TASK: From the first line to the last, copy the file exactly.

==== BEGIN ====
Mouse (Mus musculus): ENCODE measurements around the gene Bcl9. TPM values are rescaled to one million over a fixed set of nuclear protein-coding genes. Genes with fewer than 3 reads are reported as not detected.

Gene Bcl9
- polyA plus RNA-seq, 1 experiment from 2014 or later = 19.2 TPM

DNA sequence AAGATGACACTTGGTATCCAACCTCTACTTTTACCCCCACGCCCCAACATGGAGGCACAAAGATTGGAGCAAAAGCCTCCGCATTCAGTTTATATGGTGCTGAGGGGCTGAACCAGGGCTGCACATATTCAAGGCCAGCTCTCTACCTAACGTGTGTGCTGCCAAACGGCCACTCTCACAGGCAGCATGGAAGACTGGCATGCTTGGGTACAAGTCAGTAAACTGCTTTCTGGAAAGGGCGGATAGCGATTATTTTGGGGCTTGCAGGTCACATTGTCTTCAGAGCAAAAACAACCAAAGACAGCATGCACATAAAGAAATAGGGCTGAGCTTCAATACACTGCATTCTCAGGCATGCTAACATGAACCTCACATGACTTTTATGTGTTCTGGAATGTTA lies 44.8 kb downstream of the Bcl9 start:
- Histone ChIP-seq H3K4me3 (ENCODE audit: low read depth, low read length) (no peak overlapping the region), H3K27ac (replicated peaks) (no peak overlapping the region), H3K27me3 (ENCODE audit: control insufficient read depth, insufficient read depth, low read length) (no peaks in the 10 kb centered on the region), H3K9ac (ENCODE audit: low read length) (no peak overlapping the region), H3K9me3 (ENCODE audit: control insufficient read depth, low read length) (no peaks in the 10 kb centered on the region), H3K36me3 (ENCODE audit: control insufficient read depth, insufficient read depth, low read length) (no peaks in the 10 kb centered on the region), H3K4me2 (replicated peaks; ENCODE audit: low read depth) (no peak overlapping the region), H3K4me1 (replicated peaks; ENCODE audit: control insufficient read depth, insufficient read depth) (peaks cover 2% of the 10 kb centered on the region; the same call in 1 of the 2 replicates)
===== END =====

Mouse (Mus musculus): ENCODE measurements around the gene Bcl9. TPM values are rescaled to one million over a fixed set of nuclear protein-coding genes. Genes with fewer than 3 reads are reported as not detected.

Gene Bcl9
- polyA plus RNA-seq, 1 experiment from 2014 or later = 19.2 TPM

DNA sequence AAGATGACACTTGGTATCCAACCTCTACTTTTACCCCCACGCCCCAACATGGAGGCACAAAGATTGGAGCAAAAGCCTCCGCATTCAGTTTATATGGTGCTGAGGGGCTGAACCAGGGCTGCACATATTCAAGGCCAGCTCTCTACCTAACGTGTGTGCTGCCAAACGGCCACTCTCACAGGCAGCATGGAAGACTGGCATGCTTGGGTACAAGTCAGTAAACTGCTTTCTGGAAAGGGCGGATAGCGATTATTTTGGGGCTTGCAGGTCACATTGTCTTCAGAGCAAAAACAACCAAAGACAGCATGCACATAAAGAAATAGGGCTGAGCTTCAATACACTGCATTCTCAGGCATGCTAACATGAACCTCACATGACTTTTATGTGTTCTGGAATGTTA lies 44.8 kb downstream of the Bcl9 start:
- Histone ChIP-seq H3K4me3 (ENCODE audit: low read depth, low read length) (no peak overlapping the region), H3K27ac (replicated peaks) (no peak overlapping the region), H3K27me3 (ENCODE audit: control insufficient read depth, insufficient read depth, low read length) (no peaks in the 10 kb centered on the region), H3K9ac (ENCODE audit: low read length) (no peak overlapping the region), H3K9me3 (ENCODE audit: control insufficient read depth, low read length) (no peaks in the 10 kb centered on the region), H3K36me3 (ENCODE audit: control insufficient read depth, insufficient read depth, low read length) (no peaks in the 10 kb centered on the region), H3K4me2 (replicated peaks; ENCODE audit: low read depth) (no peak overlapping the region), H3K4me1 (replicated peaks; ENCODE audit: control insufficient read depth, insufficient read depth) (peaks cover 2% of the 10 kb centered on the region; the same call in 1 of the 2 replicates)